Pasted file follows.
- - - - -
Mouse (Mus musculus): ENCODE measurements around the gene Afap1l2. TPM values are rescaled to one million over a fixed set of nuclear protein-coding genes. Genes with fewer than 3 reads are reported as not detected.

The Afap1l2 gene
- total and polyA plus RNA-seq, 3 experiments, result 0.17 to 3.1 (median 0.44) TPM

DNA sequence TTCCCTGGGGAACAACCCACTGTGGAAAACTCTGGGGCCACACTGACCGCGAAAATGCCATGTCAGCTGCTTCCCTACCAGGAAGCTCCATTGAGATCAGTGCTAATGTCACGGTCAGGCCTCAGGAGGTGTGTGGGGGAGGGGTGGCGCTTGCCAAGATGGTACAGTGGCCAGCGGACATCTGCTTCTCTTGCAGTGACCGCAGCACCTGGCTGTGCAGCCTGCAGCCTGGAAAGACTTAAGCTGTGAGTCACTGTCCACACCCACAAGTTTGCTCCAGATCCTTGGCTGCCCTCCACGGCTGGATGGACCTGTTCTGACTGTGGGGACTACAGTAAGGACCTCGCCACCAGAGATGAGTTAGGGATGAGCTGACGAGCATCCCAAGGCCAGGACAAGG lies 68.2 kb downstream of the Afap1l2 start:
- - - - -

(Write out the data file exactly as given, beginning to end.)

Mouse (Mus musculus): ENCODE measurements around the gene Afap1l2. TPM values are rescaled to one million over a fixed set of nuclear protein-coding genes. Genes with fewer than 3 reads are reported as not detected.

The Afap1l2 gene
- total and polyA plus RNA-seq, 3 experiments, result 0.17 to 3.1 (median 0.44) TPM

DNA sequence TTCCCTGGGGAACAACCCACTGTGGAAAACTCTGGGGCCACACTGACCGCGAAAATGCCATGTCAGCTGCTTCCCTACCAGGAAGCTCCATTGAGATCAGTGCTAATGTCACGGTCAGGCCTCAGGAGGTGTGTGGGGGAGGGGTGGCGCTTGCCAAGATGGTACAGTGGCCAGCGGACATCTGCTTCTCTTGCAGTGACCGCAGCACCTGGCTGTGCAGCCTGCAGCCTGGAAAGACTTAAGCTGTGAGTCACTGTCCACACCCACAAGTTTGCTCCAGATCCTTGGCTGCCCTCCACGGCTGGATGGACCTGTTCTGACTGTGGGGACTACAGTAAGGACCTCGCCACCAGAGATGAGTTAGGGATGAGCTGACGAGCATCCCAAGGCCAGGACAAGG lies 68.2 kb downstream of the Afap1l2 start: